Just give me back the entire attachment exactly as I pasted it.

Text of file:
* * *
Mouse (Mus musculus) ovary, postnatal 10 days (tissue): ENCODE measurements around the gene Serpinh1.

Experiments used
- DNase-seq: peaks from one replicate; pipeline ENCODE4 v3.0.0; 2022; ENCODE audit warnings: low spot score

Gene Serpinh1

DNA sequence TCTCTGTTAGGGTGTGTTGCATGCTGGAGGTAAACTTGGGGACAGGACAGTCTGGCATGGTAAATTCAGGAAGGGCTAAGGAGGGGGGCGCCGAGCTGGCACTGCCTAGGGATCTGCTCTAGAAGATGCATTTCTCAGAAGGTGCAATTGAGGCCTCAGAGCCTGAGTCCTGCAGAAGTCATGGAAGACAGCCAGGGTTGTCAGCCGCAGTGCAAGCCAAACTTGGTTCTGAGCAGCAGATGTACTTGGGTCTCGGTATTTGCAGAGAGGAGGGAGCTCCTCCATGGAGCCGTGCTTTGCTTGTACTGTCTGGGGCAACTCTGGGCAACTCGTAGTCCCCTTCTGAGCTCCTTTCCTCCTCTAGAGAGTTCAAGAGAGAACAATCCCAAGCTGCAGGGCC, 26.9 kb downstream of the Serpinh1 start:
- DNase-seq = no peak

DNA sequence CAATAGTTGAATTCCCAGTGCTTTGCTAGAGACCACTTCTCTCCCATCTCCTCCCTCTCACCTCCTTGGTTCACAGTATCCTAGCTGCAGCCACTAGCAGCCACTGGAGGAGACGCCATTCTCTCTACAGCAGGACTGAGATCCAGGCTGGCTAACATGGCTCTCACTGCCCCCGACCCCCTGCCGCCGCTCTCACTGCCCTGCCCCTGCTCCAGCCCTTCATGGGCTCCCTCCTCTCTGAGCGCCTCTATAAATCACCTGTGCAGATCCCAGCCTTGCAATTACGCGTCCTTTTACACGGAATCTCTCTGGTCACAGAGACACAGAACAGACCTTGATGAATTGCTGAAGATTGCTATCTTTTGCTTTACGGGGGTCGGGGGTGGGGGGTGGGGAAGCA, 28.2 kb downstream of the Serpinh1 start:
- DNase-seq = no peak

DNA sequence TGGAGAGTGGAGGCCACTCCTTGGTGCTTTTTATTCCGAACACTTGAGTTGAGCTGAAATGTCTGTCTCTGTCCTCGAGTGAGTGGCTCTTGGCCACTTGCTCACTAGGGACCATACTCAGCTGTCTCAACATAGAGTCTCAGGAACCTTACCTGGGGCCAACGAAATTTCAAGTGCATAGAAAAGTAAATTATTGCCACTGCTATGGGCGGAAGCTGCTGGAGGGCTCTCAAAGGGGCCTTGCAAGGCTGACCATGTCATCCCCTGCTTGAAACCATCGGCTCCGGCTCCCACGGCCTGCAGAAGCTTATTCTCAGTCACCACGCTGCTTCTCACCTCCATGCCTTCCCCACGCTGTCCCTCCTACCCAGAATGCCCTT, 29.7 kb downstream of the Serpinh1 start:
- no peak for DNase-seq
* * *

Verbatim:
Mouse (Mus musculus) ovary, postnatal 10 days (tissue): ENCODE measurements around the gene Serpinh1.

Experiments used
- DNase-seq: peaks from one replicate; pipeline ENCODE4 v3.0.0; 2022; ENCODE audit warnings: low spot score

Gene Serpinh1

DNA sequence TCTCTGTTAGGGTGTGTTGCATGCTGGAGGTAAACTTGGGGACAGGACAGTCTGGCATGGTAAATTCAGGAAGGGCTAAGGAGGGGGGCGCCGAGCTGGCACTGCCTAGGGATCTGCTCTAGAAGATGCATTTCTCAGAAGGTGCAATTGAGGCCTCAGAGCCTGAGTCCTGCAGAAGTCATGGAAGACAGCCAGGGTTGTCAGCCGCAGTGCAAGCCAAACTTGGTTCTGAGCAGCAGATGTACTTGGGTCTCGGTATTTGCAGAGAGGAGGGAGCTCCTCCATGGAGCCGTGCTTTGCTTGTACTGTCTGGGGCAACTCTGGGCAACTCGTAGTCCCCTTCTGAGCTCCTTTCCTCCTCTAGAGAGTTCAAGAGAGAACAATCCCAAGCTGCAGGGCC, 26.9 kb downstream of the Serpinh1 start:
- DNase-seq = no peak

DNA sequence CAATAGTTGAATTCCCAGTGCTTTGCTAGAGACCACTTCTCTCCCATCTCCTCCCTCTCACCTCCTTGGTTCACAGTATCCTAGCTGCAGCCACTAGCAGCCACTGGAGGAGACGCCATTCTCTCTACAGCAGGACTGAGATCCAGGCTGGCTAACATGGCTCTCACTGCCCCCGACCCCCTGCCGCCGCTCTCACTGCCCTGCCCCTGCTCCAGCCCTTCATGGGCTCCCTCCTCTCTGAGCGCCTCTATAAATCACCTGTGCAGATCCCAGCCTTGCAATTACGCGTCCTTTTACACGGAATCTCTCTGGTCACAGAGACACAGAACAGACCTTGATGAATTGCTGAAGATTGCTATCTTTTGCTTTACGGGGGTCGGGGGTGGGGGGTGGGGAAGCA, 28.2 kb downstream of the Serpinh1 start:
- DNase-seq = no peak

DNA sequence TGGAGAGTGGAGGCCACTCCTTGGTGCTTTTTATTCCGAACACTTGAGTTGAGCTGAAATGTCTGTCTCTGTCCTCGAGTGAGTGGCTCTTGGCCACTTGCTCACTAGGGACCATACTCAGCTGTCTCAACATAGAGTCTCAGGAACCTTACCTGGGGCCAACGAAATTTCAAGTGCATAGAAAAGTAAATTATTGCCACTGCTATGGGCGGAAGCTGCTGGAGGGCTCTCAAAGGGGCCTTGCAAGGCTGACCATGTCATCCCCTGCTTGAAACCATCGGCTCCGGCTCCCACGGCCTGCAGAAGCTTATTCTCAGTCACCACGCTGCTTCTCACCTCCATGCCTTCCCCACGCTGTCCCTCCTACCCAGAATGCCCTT, 29.7 kb downstream of the Serpinh1 start:
- no peak for DNase-seq